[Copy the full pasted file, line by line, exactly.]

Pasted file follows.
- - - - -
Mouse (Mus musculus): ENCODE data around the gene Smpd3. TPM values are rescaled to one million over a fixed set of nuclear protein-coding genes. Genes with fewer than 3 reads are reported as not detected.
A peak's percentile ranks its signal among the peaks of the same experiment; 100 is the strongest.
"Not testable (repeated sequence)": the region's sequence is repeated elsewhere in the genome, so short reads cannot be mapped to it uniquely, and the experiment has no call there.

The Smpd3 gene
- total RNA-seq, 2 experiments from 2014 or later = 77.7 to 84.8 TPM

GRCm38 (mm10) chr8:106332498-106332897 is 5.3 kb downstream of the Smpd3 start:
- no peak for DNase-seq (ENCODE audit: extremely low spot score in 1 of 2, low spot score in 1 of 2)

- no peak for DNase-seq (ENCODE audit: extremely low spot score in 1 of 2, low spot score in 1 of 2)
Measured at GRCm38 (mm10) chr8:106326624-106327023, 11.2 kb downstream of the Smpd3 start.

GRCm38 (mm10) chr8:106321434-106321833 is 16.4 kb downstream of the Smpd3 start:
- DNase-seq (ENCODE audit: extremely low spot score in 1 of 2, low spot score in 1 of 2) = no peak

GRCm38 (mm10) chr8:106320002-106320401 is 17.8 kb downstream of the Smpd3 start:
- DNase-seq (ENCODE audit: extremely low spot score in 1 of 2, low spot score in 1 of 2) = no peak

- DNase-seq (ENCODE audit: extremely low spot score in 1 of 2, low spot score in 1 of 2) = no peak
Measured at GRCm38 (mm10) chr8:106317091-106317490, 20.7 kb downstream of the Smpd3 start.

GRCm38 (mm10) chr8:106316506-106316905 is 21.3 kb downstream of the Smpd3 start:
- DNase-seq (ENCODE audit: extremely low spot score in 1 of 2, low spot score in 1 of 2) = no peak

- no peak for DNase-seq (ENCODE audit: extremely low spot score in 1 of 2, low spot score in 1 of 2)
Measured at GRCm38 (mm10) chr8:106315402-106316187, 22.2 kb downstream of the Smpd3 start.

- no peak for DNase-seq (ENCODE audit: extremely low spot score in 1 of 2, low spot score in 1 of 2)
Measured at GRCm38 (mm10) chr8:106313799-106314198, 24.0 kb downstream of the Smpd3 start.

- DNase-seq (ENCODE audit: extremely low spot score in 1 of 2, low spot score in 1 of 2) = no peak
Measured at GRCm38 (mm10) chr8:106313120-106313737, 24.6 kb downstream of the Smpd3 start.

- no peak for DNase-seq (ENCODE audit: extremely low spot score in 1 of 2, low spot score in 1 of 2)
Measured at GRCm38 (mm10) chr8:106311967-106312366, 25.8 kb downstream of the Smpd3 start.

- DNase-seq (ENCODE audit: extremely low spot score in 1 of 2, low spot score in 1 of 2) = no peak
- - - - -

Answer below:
Mouse (Mus musculus): ENCODE data around the gene Smpd3. TPM values are rescaled to one million over a fixed set of nuclear protein-coding genes. Genes with fewer than 3 reads are reported as not detected.
A peak's percentile ranks its signal among the peaks of the same experiment; 100 is the strongest.
"Not testable (repeated sequence)": the region's sequence is repeated elsewhere in the genome, so short reads cannot be mapped to it uniquely, and the experiment has no call there.

The Smpd3 gene
- total RNA-seq, 2 experiments from 2014 or later = 77.7 to 84.8 TPM

GRCm38 (mm10) chr8:106332498-106332897 is 5.3 kb downstream of the Smpd3 start:
- no peak for DNase-seq (ENCODE audit: extremely low spot score in 1 of 2, low spot score in 1 of 2)

- no peak for DNase-seq (ENCODE audit: extremely low spot score in 1 of 2, low spot score in 1 of 2)
Measured at GRCm38 (mm10) chr8:106326624-106327023, 11.2 kb downstream of the Smpd3 start.

GRCm38 (mm10) chr8:106321434-106321833 is 16.4 kb downstream of the Smpd3 start:
- DNase-seq (ENCODE audit: extremely low spot score in 1 of 2, low spot score in 1 of 2) = no peak

GRCm38 (mm10) chr8:106320002-106320401 is 17.8 kb downstream of the Smpd3 start:
- DNase-seq (ENCODE audit: extremely low spot score in 1 of 2, low spot score in 1 of 2) = no peak

- DNase-seq (ENCODE audit: extremely low spot score in 1 of 2, low spot score in 1 of 2) = no peak
Measured at GRCm38 (mm10) chr8:106317091-106317490, 20.7 kb downstream of the Smpd3 start.

GRCm38 (mm10) chr8:106316506-106316905 is 21.3 kb downstream of the Smpd3 start:
- DNase-seq (ENCODE audit: extremely low spot score in 1 of 2, low spot score in 1 of 2) = no peak

- no peak for DNase-seq (ENCODE audit: extremely low spot score in 1 of 2, low spot score in 1 of 2)
Measured at GRCm38 (mm10) chr8:106315402-106316187, 22.2 kb downstream of the Smpd3 start.

- no peak for DNase-seq (ENCODE audit: extremely low spot score in 1 of 2, low spot score in 1 of 2)
Measured at GRCm38 (mm10) chr8:106313799-106314198, 24.0 kb downstream of the Smpd3 start.

- DNase-seq (ENCODE audit: extremely low spot score in 1 of 2, low spot score in 1 of 2) = no peak
Measured at GRCm38 (mm10) chr8:106313120-106313737, 24.6 kb downstream of the Smpd3 start.

- no peak for DNase-seq (ENCODE audit: extremely low spot score in 1 of 2, low spot score in 1 of 2)
Measured at GRCm38 (mm10) chr8:106311967-106312366, 25.8 kb downstream of the Smpd3 start.

- DNase-seq (ENCODE audit: extremely low spot score in 1 of 2, low spot score in 1 of 2) = no peak